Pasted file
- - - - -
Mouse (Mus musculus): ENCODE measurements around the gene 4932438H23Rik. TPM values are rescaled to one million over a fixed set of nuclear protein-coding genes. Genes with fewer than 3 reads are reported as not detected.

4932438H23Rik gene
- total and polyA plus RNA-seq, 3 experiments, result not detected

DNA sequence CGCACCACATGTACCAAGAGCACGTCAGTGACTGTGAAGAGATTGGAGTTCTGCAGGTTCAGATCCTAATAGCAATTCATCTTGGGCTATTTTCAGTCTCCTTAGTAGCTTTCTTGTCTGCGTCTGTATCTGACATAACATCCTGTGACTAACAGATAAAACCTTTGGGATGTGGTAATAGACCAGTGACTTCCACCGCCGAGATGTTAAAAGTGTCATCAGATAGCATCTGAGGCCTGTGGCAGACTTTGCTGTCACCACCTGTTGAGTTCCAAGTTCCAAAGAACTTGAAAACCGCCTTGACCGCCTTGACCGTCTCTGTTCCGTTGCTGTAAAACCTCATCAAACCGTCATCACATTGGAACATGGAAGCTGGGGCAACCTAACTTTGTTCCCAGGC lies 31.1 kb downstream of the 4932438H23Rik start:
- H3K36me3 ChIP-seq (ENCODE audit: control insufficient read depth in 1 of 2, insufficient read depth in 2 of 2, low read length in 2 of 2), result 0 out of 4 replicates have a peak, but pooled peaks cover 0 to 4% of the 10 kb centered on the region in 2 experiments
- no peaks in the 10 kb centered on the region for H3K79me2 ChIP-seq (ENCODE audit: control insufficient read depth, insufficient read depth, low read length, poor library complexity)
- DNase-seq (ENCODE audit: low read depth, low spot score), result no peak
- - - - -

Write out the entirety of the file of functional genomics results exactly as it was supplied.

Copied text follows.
Mouse (Mus musculus): ENCODE measurements around the gene 4932438H23Rik. TPM values are rescaled to one million over a fixed set of nuclear protein-coding genes. Genes with fewer than 3 reads are reported as not detected.

4932438H23Rik gene
- total and polyA plus RNA-seq, 3 experiments, result not detected

DNA sequence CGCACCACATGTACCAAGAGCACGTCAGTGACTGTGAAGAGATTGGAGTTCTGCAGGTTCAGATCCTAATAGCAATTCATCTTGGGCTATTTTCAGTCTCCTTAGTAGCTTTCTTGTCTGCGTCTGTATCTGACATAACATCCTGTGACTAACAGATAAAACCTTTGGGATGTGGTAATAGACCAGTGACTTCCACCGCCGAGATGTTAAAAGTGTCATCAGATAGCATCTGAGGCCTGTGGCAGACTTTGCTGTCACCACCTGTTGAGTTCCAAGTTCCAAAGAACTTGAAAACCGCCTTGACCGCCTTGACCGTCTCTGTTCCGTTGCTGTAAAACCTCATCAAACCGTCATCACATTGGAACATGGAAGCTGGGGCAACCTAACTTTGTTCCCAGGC lies 31.1 kb downstream of the 4932438H23Rik start:
- H3K36me3 ChIP-seq (ENCODE audit: control insufficient read depth in 1 of 2, insufficient read depth in 2 of 2, low read length in 2 of 2), result 0 out of 4 replicates have a peak, but pooled peaks cover 0 to 4% of the 10 kb centered on the region in 2 experiments
- no peaks in the 10 kb centered on the region for H3K79me2 ChIP-seq (ENCODE audit: control insufficient read depth, insufficient read depth, low read length, poor library complexity)
- DNase-seq (ENCODE audit: low read depth, low spot score), result no peak